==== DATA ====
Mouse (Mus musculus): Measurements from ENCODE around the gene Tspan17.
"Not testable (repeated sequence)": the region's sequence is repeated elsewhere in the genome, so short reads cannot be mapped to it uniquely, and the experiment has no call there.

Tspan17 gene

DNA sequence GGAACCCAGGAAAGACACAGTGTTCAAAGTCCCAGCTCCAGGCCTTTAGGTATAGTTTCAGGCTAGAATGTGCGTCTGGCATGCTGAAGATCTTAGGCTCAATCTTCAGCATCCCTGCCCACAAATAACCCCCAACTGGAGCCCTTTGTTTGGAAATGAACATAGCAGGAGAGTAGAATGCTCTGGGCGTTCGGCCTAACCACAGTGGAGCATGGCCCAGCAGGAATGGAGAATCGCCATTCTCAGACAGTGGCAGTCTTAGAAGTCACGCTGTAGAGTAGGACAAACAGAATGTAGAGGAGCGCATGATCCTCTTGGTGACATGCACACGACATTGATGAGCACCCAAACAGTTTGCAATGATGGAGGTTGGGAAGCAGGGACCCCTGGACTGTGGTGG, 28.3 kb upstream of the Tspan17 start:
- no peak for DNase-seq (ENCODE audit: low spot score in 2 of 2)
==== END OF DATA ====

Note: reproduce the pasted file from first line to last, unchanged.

Mouse (Mus musculus): Measurements from ENCODE around the gene Tspan17.
"Not testable (repeated sequence)": the region's sequence is repeated elsewhere in the genome, so short reads cannot be mapped to it uniquely, and the experiment has no call there.

Tspan17 gene

DNA sequence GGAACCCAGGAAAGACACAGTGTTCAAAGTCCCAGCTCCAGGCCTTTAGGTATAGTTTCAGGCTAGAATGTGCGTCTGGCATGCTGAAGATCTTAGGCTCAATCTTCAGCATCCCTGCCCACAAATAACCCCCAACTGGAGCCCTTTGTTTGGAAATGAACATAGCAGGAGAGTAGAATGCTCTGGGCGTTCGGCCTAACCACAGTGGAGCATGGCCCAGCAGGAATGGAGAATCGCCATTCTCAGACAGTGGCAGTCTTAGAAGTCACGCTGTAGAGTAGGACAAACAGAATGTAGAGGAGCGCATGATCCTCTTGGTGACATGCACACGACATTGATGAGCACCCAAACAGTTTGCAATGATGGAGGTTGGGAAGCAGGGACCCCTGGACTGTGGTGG, 28.3 kb upstream of the Tspan17 start:
- no peak for DNase-seq (ENCODE audit: low spot score in 2 of 2)